What is Electrical Discharge Machining (EDM)?

 

Electrical discharge machining (EDM) is a kind of machining operation employed for shaping conductive workpieces into geometrically complex parts. Electrical discharge machines are particularly well suited for machining components which have complicated contours or subtle cavities that would be difficult to produce with other conventional machining equipment. The process involves supplying electricity to both the shaping tool as well as the workpiece and then bringing the tool into close proximity using the workpiece, that is completely immersed inside a dielectric fluid bath. This proximity causes the electrical field intensity between the oral appliance workpiece to beat the strength of the dielectric fluid, and produces a series of electrical discharges together. These electrical discharges remove material from the workpiece, and the pattern or shape of material removed relies upon the form of the tooling electrode. After the machining operation, the dielectric fluid is replaced between your electrodes. Apart from serving as a dielectric between the two electrodes, the fluid also plays a key role in the machining process, as it is accustomed to eliminate the removed material and funky the machined area. The character from the process is such that, while materials are being taken off the workpiece; the tooling electrode is also gradually eroded, making periodic replacement necessary.

The electrical discharge machining process is extremely precise and usually used in producing components which are typically complex and need extreme accuracy. Additionally, another area of application that EDMs perform above par is incorporated in the machining and shaping of hard or exotic materials for example titanium, Hastelloy, Kovar, Inconel, Taiwan EDM as well as hardened steel. However, the only real caveat with the electrical discharge machining process is it could be only be combined with conductive materials.

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You will find essentially two kinds of electrical discharge machines, which differ in the kind of tooling electrode that they’re outfitted with. They’re sinker EDMs and wire EDMs. The sinker EDM, also known as a ram EDM uses a shaped tooling electrode to facilitate the machining process. This tooling electrode is formed by conventional machining right into a shape that is specific to the application it is used for as well as an exact reverse from the contour around be machined into the workpiece. The tooling, typically machined from graphite, is used with an insulating fluid such as oil or any other dielectric fluids. This shaped tooling is linked to a power supply making to approach the workpiece electrode, creating electrical discharges between them, which cause erosion in the desired shape. This type of EDM is usually used for precise machining of complex 3D parts, such as injection molding, die tooling, and other components that require exceptional accuracy.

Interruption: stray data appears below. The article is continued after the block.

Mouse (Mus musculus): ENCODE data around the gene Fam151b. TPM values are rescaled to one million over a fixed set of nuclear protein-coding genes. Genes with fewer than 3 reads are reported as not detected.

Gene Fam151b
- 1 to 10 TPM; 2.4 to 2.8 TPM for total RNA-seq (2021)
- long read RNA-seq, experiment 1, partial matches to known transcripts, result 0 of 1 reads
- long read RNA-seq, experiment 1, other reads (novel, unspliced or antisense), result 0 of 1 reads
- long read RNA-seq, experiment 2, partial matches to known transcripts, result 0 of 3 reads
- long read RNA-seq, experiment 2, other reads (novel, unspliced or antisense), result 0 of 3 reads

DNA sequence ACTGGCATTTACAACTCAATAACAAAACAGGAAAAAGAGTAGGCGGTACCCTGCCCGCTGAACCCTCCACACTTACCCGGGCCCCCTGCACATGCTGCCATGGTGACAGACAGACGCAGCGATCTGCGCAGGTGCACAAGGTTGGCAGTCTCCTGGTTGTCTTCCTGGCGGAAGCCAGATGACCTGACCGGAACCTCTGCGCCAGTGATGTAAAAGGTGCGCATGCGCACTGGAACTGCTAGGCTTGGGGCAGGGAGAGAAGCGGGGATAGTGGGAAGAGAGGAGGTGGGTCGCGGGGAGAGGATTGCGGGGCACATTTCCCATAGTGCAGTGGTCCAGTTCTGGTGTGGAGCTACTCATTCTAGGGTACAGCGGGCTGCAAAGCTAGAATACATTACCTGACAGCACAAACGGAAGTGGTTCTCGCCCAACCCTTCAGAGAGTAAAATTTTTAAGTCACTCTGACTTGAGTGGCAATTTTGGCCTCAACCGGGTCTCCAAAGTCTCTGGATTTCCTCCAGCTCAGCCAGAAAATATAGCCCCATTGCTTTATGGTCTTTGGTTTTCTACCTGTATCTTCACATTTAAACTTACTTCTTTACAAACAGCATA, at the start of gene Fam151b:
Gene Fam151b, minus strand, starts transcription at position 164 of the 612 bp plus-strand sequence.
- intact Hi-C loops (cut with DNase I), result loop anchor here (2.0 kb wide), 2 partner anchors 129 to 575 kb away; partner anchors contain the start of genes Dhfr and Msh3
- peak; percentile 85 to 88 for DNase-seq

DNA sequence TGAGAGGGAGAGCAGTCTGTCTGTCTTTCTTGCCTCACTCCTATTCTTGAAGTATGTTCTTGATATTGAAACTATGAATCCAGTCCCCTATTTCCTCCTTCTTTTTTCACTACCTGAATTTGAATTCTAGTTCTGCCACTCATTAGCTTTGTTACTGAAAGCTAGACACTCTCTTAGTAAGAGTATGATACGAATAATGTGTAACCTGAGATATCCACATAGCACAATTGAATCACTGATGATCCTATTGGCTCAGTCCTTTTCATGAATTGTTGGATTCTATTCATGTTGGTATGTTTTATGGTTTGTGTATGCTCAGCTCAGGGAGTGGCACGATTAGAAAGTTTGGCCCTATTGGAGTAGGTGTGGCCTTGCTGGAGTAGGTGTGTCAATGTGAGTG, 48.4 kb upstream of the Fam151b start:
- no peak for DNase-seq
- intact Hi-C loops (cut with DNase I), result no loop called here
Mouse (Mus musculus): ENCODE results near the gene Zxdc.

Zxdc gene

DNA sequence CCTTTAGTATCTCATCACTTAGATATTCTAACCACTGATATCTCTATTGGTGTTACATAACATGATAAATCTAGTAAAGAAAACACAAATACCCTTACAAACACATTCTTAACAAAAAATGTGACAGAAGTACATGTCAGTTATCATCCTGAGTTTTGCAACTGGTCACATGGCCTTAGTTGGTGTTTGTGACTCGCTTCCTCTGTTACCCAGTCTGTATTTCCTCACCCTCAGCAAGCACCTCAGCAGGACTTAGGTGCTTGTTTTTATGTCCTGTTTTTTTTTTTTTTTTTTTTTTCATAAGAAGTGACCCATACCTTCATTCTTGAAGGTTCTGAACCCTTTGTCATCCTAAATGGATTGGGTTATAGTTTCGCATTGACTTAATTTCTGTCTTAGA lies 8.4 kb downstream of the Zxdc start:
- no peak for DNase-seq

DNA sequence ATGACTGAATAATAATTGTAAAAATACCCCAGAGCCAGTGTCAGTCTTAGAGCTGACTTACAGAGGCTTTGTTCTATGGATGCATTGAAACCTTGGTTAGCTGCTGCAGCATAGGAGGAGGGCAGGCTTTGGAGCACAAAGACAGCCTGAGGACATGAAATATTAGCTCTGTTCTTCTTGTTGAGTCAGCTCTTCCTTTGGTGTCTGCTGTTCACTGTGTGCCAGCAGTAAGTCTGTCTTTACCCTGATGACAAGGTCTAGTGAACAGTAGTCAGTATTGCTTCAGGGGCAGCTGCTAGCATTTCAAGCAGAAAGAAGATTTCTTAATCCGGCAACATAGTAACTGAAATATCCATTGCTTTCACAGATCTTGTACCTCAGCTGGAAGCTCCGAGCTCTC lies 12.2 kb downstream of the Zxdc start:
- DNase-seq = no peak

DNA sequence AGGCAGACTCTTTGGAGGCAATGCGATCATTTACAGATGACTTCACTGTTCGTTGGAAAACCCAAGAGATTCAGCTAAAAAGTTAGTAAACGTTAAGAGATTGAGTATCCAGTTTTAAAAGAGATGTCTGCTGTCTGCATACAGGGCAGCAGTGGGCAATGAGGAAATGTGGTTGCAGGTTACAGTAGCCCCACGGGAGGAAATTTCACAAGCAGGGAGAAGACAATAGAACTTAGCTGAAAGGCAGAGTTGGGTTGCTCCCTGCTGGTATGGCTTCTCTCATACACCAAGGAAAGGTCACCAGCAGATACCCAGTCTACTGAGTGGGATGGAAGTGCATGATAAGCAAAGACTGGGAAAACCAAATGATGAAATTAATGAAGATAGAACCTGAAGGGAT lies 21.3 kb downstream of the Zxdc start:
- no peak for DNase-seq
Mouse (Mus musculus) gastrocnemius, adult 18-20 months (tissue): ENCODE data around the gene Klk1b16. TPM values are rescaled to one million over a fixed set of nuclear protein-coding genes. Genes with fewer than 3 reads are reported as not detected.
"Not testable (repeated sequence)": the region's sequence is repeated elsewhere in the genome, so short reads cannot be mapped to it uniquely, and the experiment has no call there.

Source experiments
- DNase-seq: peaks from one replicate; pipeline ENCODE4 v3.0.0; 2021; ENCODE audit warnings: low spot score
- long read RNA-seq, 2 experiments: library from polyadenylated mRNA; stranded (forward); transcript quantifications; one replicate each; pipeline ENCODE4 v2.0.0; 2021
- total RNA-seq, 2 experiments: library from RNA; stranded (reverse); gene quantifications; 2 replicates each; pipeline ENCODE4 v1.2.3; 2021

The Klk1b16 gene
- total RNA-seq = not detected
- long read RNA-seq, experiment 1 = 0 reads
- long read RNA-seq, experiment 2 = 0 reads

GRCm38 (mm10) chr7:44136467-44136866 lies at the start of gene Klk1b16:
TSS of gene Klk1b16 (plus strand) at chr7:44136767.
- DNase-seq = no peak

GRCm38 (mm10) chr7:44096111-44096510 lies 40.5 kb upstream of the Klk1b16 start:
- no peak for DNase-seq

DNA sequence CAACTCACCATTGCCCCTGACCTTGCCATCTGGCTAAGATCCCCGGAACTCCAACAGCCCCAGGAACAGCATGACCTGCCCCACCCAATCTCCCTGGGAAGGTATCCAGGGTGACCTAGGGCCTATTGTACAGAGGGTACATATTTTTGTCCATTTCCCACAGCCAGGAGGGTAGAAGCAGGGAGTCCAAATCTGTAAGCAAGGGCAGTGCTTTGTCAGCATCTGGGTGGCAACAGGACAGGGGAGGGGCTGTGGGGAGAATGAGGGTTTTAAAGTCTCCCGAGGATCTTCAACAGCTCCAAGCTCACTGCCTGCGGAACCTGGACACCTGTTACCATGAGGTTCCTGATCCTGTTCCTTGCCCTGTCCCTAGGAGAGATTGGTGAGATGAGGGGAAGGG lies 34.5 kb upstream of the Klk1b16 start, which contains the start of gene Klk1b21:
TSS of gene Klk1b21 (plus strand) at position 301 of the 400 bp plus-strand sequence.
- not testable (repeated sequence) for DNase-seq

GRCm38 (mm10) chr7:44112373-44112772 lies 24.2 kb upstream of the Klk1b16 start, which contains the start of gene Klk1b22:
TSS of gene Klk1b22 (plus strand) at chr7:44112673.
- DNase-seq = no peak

The wire EDM, on the other hand, is an electrical discharge machine that uses an excellent metallic wire, usually produced from brass, which acts as a cutting electrode to accurately shape intricate, complex aspects of thick metal plates. The wire and workpiece are generally provided with electricity so when the wire approaches the workpiece, electrical discharges occur between them. These discharges remove material in the workpiece inside a shape that resembles a cutting or slicing action. Because the wire electrode is eroding along with the workpiece, it’s continuously fed into the workpiece from the spool to ensure uninterrupted cutting operation. The wire is fed through two guides, typically made from diamonds, each placed above and below the workpiece electrode. These guides are movable on a 2-axis x-y plane and therefore are CNC controlled for cutting. The cutting operation occurs on the workpiece that’s completely immersed inside a dielectric fluid bath, normally de-ionized water, which is used like a coolant and also to eliminate the removed material. This machining process can be used to cut complex and complicated 2D shapes on thick metal parts, especially components from hard and exotic metals for example Inconel and titanium. Some components commonly machined using wire EDMs are stripper plates, custom gears, along with other parts that need to be intricately cut out. However, the arrival of upper guides and multi-axis freedom of movement in the newer wire EDMs, allows they to chop intricate tapers and transitional shapes too.